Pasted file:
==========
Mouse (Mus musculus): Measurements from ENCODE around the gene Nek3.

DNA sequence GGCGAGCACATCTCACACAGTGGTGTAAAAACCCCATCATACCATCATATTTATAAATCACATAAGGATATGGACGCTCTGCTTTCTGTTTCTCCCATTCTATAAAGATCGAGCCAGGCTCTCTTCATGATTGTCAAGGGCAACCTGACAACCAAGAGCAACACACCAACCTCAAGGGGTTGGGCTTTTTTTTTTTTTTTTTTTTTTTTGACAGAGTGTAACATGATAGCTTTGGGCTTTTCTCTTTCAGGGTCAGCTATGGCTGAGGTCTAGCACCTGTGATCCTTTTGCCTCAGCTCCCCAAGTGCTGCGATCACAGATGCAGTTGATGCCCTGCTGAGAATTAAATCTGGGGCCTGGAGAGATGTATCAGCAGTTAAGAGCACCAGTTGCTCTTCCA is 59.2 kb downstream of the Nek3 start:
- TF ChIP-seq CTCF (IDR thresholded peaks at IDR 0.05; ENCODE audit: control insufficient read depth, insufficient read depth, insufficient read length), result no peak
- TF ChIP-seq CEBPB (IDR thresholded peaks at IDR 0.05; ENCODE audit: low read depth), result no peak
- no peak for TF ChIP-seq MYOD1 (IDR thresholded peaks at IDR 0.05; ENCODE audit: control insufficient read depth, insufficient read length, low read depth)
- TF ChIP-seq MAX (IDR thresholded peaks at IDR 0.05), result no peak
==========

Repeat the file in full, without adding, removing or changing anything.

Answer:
Mouse (Mus musculus): Measurements from ENCODE around the gene Nek3.

DNA sequence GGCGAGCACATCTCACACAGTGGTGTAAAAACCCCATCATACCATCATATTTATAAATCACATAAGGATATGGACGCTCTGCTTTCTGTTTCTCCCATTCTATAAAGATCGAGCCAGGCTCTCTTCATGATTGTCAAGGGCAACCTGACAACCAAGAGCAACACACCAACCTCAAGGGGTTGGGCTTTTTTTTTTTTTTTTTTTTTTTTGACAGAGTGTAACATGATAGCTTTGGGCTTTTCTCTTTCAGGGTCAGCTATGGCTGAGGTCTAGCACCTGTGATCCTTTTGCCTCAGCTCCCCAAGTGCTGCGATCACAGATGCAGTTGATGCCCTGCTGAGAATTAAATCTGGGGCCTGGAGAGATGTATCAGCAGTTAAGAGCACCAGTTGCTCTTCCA is 59.2 kb downstream of the Nek3 start:
- TF ChIP-seq CTCF (IDR thresholded peaks at IDR 0.05; ENCODE audit: control insufficient read depth, insufficient read depth, insufficient read length), result no peak
- TF ChIP-seq CEBPB (IDR thresholded peaks at IDR 0.05; ENCODE audit: low read depth), result no peak
- no peak for TF ChIP-seq MYOD1 (IDR thresholded peaks at IDR 0.05; ENCODE audit: control insufficient read depth, insufficient read length, low read depth)
- TF ChIP-seq MAX (IDR thresholded peaks at IDR 0.05), result no peak